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Food and Drug Administration Advisory Committees requiring extended negotiations over the appropriateness and terms of granting a waiver and the content and format of the document explaining the agency's decision. Such a case-by-case approach virtually assures that the process will prove both burdensome and deeply frustrating. The IOM committee found signs that officials in the FDA and OSCE recognize the need to regularize the waiver review process and reach agreement on the treatment of certain categories of potential conflicts. The committee's recommendation is essentially that this effort be extended and given priority. The product we visualize would be a series of written guidelines, or even a grid, for decision making. For example, one ''guideline'' now under consideration by the FDA and OSCE would say something like: "The fact that a committee member's institutional employer operates a hospital or clinic that dispenses and charges for the FDA-regulated products, including products of the manufacturer whose application is to be reviewed, will not ordinarily be deemed disqualifying. Accordingly, a waiver to allow him or her to participate in committee deliberations is appropriate." Without necessarily endorsing this illustration, the IOM committee's hope is that other classes of interests that under the law would be presumptively disqualifying can be generically categorized as waiverable or as not waiverable. There are many obstacles to the achievement of this goal. Some are empirical. It requires comprehensive knowledge that may not be easily assembled about the types and magnitudes of interests that the FDA committee members report that now trigger exclusions. We were given many examples, but no information that would allow a judgment about which potential conflicts were representative or how often any one occurred. Another set of obstacles is institutional. Since many decisions about whether a type or size of interest should be viewed as disqualifying are, ultimately, matters of judgment, it is to be expected that individuals will disagree about the proper disposition of paradigm cases. The present arrangements arguably require the concurrence, or at least the acquiescence, of three offices—the FDA Commissioner, the OSCE, and the Office of Government Ethics—before any waiver can be approved. Achieving agreement at this level on any set of generic guidelines is likely to be a long-term task. This Appendix addresses a third set of obstacles to the achievement of what the IOM committee has termed "codification." For lack of a better word, I will label these "analytical." In order to decide whether a particular kind of interest should disqualify a committee member, or, since the statute treats most interests as disqualifying, whether a waiver is appropriate for a given committee member, one needs to have some understanding of the underlying goals of the conflict-of-interest law. I suggest that the primary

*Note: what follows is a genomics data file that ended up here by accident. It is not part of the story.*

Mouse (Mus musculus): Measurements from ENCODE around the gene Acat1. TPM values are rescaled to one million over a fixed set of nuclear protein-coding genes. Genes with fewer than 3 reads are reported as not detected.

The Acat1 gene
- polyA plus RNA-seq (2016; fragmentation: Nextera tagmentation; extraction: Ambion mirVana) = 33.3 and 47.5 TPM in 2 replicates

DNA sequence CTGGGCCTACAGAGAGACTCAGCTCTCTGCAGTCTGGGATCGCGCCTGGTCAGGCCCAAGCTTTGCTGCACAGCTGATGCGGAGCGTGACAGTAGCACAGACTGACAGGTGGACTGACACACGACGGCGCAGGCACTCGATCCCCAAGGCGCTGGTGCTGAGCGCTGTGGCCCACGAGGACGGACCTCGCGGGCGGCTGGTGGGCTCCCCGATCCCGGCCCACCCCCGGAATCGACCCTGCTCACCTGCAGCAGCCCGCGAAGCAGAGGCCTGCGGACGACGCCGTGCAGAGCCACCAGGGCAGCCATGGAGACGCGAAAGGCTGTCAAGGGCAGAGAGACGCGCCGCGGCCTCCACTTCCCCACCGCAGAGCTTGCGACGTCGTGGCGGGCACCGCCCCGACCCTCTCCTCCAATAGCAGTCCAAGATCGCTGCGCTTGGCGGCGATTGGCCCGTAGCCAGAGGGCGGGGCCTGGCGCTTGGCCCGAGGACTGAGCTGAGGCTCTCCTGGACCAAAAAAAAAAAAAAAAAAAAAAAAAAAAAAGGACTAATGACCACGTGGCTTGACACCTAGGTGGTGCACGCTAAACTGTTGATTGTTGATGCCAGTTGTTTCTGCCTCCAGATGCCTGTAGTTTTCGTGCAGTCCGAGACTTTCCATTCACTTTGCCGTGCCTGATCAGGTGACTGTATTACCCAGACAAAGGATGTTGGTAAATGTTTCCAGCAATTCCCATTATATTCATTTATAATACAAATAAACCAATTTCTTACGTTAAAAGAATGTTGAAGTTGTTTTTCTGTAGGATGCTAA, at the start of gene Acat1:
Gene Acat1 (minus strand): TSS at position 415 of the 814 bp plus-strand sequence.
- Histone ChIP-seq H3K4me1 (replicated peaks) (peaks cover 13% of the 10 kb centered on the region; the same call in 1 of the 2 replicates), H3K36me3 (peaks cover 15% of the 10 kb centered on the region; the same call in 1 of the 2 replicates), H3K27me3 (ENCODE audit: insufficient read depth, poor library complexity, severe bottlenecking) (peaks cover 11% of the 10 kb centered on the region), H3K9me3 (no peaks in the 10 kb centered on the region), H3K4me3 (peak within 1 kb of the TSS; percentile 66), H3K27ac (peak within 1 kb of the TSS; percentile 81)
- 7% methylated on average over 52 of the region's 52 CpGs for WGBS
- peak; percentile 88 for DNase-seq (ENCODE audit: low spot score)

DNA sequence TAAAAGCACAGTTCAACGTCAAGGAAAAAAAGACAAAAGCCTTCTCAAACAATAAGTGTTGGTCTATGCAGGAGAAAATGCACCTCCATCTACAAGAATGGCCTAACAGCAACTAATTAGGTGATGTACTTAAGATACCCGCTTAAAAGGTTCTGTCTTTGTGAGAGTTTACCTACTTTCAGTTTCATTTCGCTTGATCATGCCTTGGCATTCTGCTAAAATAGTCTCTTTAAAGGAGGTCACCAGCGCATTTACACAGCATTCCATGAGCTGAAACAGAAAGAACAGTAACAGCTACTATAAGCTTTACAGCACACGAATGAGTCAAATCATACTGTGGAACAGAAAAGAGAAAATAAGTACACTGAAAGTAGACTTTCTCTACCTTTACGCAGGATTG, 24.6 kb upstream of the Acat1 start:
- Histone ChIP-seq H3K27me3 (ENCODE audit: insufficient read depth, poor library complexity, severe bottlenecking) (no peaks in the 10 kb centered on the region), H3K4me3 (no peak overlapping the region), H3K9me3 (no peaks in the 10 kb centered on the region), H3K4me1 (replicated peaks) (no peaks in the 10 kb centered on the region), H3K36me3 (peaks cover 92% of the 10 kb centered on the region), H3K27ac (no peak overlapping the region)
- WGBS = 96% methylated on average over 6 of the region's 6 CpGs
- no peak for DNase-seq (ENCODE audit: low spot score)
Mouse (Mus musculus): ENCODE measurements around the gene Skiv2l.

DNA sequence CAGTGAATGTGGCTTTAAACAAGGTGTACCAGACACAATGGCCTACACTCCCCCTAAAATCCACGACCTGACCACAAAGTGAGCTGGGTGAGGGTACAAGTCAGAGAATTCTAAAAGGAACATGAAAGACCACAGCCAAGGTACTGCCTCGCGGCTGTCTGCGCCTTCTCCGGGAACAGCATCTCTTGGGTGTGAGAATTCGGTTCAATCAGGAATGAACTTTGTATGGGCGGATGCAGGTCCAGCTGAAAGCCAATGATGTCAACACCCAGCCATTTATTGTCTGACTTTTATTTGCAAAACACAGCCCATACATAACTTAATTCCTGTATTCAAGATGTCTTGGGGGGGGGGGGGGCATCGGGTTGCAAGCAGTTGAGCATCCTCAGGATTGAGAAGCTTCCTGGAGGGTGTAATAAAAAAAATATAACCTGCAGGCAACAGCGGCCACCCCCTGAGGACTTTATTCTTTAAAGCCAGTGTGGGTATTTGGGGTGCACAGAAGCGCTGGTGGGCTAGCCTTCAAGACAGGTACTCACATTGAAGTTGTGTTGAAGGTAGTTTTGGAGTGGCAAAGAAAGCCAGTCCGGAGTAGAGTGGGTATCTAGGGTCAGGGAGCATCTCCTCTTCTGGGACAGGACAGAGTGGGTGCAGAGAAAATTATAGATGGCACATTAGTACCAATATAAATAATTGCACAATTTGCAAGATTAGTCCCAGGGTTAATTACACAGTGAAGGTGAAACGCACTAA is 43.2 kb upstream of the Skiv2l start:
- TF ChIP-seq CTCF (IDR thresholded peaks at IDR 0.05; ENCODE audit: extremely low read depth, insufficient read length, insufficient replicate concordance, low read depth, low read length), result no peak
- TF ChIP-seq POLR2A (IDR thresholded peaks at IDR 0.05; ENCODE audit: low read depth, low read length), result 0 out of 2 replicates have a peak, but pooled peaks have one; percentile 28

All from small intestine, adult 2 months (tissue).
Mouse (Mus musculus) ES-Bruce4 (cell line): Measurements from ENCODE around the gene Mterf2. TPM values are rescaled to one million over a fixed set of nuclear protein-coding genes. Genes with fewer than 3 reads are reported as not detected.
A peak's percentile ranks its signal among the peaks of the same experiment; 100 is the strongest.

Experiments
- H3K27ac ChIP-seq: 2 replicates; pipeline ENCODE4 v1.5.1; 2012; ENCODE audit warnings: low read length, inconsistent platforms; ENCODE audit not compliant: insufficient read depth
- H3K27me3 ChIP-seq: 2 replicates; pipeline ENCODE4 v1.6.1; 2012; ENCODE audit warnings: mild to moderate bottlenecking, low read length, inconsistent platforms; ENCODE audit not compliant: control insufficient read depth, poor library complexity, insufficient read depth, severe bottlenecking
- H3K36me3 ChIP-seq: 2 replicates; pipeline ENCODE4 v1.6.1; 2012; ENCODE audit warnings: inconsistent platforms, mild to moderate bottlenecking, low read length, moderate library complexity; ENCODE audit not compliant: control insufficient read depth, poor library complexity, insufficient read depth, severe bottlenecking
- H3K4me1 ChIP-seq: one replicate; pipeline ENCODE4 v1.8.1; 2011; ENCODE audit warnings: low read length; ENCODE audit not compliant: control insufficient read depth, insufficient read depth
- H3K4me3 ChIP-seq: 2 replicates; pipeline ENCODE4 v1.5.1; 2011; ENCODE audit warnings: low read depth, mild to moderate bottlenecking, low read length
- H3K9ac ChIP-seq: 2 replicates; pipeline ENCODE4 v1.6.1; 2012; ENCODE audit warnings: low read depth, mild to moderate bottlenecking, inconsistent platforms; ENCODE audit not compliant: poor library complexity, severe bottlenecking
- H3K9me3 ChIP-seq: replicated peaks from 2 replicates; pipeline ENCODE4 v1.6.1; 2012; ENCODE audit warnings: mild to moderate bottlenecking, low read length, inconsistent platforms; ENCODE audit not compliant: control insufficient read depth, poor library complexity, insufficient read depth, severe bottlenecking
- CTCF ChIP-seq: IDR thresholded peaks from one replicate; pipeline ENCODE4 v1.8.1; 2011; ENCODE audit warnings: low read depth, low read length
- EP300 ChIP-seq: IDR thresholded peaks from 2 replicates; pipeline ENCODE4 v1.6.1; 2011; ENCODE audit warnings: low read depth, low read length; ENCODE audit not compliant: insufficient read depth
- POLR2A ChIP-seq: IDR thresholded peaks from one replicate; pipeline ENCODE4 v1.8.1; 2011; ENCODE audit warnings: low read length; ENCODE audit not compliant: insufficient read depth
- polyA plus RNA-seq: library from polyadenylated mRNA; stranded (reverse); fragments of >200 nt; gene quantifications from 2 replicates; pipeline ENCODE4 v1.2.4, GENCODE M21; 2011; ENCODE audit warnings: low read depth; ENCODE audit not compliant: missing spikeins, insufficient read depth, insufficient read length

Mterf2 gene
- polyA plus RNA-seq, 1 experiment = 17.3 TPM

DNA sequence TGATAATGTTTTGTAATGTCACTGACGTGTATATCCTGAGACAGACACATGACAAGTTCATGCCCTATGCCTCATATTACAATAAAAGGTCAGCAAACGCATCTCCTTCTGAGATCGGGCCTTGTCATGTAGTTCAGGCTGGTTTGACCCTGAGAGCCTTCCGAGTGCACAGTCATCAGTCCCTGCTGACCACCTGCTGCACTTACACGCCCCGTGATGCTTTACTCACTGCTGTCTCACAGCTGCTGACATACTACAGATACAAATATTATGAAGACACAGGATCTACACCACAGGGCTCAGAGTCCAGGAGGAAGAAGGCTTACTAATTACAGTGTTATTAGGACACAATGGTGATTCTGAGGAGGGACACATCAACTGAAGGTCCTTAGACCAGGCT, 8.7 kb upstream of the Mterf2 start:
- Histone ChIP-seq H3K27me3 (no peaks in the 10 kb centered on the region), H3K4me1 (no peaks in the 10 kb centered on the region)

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Food and Drug Administration Advisory Committees goal should be to prevent the participation of committee members whose advice might, because of self-interest, be distorted. One could add to this formulation, as the present law does, a qualification: If a member's value to the committee's deliberations is great enough, even some risk of distortion may be accepted. This formulation of the statutory goal is not quite congruent with the language of 208 (b)(3), which arguably calls for an individualized judgment about a member's value to committee deliberations in every case. However, because the determination of a member's value appears to be a more complex inquiry, I believe it would be more fruitful to concentrate first on the dimension that requires consideration of a waiver in the first place—the presumptively disqualifying financial interest—and see if it is not possible to categorize and then rank such interests in terms of their potential to undermine impartial advice-giving. I also believe that this is not only possible but compatible with the statute. It seems to me quite plausible to argue, for instance, that for some sorts of interests—though perhaps not many—the threat to impartiality is so negligible that the fact of selection for committee membership should be taken as sufficient evidence of a member's value to the committee's deliberations. The willingness of the FDA and OSCE to consider agreeing that employer health care delivery activities, e.g., university hospitals, should never (or rarely) be viewed as disqualifying—i.e., should be automatically waiverable—is evidence that this legal interpretation is not preposterous. I should add that even if it proves difficult to reach agreement on many other automatically waiverable classes of financial interests, the exercise of categorization and ranking should help improve relations between the agency and the OSCE. One frequent complaint that we heard from the FDA officials was that they never knew what the rules were. This can be translated as "we never know what sorts of interests would really raise eyebrows at OSCE." The waiver review process would be greatly improved if it were possible for the OSCE to say, and the FDA officials to know (even if they do not agree), what sorts of interests will be most difficult to grant waivers for. On the other hand, OSCE staff members might develop a greater understanding for the agency's position if the FDA officials were able to articulate the factors that they consider important in assessing a committee member's value to committee deliberations. The attitude that committee membership—another live body eligible to vote—is all that is necessary to convince center personnel that an individual member, despite a significant potential conflict, is absolutely crucial to deliberations cannot inspire confidence that the FDA is exercising the sort of discriminating judgment that the law seems to contemplate.